Kathryn Jean Lopez: Has the government spent too much on Katrina relief?
Marvin Olasky: Yes: billions in fraud and billions through expensive semi-solutions, such as housing folks for months in hotel rooms rather than placing them in empty apartments.
Lopez: What was the difference between Mississippi and New Orleans, response-wise?
Olasky: The New Orleans situation was intrinsically harder and therefore required stronger leadership, but instead the mayor became hysterical and the governor tearful. Mississippi state and local officials were tougher. In both situations volunteers who went out in rowboats, skiffs, and kayaks saved many lives, and faith-based ministries did well wherever they were allowed in to help.
Lopez: What faith-based groups would you hold up as exemplars in service post-Katrina?
Olasky: The Salvation Army; Southern Baptist Disaster Relief; hundreds of local churches; many churches elsewhere that took in evacuees. These Dirty Harrys of relief took on the toughest jobs.
Lopez: You call the Department of Homeland Security’s National Response Plan “unworkable.” Was creating the department a mistake in the first place? Doesn’t Michael Chertoff seem a little overloaded?
Olasky: Yes and yes, but reshuffling the organization chart won’t help much as long as we believe in salvation by governmental paperocracy. The basic mistake is in forgetting that the preamble to the Constitution has the federal government providing for the common defense but promoting the general welfare. Homeland Security can help to provide for the common defense against terrorists but it errs in trying to do the same in natural disasters, where the goal should be to promote the general welfare by engaging faith-based, community, and business groups.
Lopez: How has the press been “awol” on the Katrina story?
Olasky: Initial coverage: The New Orleans Times-Picayune did a good job but the national correspondents who came to New Orleans for photo ops generally treated gossip like gospel. By megaphoning hyperbolic rumors the press delayed rescue from the Superdome and Convention Center by a day or so because it seemed that the army would have to arrive in enough force to rout the armed gangs that had supposedly taken over.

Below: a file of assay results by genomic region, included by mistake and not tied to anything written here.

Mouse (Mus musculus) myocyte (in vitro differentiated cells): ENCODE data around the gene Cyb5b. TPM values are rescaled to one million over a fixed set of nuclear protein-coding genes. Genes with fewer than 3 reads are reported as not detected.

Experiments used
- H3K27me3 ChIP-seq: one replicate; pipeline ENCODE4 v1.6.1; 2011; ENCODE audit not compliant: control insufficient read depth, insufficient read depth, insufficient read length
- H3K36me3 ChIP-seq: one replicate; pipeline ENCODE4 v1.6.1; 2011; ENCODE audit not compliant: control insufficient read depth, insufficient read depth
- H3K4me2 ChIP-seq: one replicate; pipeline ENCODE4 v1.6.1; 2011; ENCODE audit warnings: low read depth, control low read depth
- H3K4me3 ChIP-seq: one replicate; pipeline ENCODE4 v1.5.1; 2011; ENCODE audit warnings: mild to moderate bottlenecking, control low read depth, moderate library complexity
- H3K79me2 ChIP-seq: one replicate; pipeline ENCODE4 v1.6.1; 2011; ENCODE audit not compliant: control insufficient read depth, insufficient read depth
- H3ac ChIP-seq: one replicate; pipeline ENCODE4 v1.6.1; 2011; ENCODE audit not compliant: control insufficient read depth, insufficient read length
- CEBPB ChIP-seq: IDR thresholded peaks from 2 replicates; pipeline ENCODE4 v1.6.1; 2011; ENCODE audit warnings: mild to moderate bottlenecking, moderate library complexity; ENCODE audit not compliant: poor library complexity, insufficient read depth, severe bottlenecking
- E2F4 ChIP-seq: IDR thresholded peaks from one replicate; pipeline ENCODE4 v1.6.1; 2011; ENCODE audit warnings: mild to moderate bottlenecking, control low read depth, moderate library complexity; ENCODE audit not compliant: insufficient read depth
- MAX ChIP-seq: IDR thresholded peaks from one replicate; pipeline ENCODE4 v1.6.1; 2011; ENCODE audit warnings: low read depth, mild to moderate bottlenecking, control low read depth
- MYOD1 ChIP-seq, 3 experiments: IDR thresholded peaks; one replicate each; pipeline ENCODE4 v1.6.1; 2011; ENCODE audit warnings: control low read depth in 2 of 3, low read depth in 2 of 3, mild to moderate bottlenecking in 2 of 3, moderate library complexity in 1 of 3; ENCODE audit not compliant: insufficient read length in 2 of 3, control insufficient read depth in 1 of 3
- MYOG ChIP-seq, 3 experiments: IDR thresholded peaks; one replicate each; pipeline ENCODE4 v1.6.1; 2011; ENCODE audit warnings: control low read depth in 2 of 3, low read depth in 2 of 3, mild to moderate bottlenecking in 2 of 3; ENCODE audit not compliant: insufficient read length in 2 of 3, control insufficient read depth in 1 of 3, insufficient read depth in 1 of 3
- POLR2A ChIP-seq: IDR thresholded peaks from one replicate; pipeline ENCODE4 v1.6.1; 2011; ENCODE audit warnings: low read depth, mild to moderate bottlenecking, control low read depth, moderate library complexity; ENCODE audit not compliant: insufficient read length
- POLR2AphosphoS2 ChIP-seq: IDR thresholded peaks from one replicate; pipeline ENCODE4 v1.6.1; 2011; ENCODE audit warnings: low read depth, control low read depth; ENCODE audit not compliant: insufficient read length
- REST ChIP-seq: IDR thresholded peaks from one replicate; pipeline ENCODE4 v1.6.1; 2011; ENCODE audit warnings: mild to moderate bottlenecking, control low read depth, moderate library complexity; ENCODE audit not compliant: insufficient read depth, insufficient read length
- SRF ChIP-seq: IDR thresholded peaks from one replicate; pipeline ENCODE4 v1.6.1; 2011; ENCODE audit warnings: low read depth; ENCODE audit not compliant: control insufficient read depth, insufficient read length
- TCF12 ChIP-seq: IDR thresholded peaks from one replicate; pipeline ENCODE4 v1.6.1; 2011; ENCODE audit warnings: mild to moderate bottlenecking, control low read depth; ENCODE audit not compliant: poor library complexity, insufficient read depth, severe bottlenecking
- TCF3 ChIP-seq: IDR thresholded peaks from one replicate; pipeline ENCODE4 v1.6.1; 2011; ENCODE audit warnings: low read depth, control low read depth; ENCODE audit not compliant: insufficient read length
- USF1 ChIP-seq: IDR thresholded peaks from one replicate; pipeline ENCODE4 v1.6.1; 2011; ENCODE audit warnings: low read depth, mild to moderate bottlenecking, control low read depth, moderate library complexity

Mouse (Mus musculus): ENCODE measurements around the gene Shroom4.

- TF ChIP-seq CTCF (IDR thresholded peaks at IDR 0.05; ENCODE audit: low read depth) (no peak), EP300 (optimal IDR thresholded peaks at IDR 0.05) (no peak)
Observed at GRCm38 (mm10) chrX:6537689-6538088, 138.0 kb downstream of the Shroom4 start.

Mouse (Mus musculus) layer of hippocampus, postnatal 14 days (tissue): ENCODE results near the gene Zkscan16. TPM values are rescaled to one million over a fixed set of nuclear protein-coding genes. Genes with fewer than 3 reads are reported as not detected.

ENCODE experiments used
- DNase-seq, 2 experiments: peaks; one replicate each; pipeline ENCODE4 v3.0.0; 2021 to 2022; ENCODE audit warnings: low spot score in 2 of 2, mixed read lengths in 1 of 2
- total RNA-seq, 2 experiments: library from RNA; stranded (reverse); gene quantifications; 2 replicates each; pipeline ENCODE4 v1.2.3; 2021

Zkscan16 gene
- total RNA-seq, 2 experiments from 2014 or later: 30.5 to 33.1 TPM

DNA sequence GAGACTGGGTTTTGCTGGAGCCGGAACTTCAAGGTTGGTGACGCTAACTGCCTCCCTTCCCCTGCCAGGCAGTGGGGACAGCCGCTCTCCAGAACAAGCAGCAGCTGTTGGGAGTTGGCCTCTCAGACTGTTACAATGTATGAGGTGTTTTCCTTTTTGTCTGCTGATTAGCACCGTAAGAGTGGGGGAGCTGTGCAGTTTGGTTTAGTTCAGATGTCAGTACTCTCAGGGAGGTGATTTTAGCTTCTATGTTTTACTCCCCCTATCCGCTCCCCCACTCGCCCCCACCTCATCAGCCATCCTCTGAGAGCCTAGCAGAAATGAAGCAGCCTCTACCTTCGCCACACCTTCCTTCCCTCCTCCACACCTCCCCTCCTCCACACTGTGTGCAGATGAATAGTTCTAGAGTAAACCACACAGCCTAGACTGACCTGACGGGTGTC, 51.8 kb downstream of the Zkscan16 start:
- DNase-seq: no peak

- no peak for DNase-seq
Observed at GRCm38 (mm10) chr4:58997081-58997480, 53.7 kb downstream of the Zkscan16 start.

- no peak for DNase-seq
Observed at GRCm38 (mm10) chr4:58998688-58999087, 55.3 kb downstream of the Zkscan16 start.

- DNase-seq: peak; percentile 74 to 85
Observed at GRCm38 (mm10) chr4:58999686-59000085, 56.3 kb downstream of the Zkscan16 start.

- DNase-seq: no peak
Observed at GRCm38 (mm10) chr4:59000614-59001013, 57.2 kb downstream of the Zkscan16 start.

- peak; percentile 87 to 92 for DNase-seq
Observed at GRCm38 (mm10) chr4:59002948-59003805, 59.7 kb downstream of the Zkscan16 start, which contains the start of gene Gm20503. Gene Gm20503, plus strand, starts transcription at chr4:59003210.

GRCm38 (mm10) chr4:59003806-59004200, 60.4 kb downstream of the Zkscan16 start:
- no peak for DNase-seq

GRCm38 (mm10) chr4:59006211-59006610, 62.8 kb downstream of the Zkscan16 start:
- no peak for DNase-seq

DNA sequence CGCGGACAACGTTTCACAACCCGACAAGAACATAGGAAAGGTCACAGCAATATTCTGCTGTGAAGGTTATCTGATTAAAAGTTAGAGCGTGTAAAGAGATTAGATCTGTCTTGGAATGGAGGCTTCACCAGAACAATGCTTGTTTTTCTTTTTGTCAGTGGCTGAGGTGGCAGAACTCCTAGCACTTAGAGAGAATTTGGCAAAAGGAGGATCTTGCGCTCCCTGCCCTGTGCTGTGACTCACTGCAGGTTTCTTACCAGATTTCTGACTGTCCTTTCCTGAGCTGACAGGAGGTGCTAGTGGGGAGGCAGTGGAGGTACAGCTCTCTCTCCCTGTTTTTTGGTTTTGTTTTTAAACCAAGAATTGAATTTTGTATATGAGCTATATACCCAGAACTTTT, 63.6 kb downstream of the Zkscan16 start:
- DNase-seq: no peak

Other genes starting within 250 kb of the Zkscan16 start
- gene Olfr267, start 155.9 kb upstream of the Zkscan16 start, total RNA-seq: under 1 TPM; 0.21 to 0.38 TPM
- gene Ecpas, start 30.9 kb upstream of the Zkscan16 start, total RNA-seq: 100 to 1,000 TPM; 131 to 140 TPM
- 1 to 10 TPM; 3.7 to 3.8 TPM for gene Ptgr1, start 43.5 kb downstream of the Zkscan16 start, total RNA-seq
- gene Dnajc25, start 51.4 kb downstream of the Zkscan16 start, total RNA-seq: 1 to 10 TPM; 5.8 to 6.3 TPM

In the later coverage, there was little understanding of the “long tail” effect by which the actions of hundreds or thousands of church or private groups add up to more than the government can deliver. Instead, much of the press has searched for culprits and retained its faith in government.
Lopez: Jeb Bush seems to be pretty cool when it comes to say, Ernesto. Is that just a better-government model?
Olasky: He’s definitely a better leader, and leaders (like Giuliani in New York after 9/11) make a difference. But Jeb also understands that the better-government model is a less-government model, with an emphasis on faith-based and community groups and also private enterprise. (The dreaded Wal-Mart, for example, performed well during Katrina, distributing water and selling generators in places where government had disappeared.)
Lopez: Does Katrina teach us how to deal with disasters on a global scale?
Olasky: The earthquake in Pakistan and the tsunami’s devastation in Indonesia and elsewhere taught us the major lesson: Use the U.S. Armed Forces to get relief to people quickly. Such relief is both humanitarian and an instrument of American foreign policy: Polls show that U.S. popularity in Pakistan improved hugely after our successful relief effort.
Lopez: Overseas, is Rick Warren’s approach the right one — encouraging churches to work with the likes of Global Fund for Aids?
Olasky: Generally yes, but I’m a little skeptical of global funds and disbursements from those funds to governmental and U.N. organizations. I visited last year and profiled in World two AIDS orphanages, one in Namibia and one in Zambia, that individual churches are funding in partnership with Africans. We need to find more ways to have thousands of small groups do more than merely giving money to large groups.
Lopez: Has the Bush administration been the model of “compassionate conservatism” you had hoped it would be?
Olasky: I expected lots of slippage but hoped for a .350 average and an all-star berth. Instead, it’s struggled with major-league curveballs and has batted about .225.
Lopez: Could Jeb Bush be your next compassionate conservative?
Olasky: He is one, as are millions of others. If you’re asking whether he would make a good president, I believe the answer is “yes.” I hope that to get him we don’t have to go through our recent pattern of alternating Bushes and Clintons.
Lopez: Since we’re dancing around 2008 now — will evangelicals vote for a Mormon?
Olasky: Depends who he’s running against. I’d vote for a Mormon if he’s running against someone who seems less able to deal with national-security issues, appoint good judges, and promote compassionate conservatism. (Despite what some good folks on The Corner have suggested, compassionate conservatism was not originally proposed as a euphemism for big government. For example, some critics have stated that the Newt Republicans would never back compassionate conservatism — but Newt helped enormously in popularizing the approach in 1995 and 1996.)
Lopez: Who is your book aimed for? The wonk, the bureaucrat, the frustrated NOLA-er?
Olasky: Citizens and bureaucrats who want to go beyond the official blame games and are open to private sector alternatives. If we can agree that a different strategy will work better, then we bring in the wonks.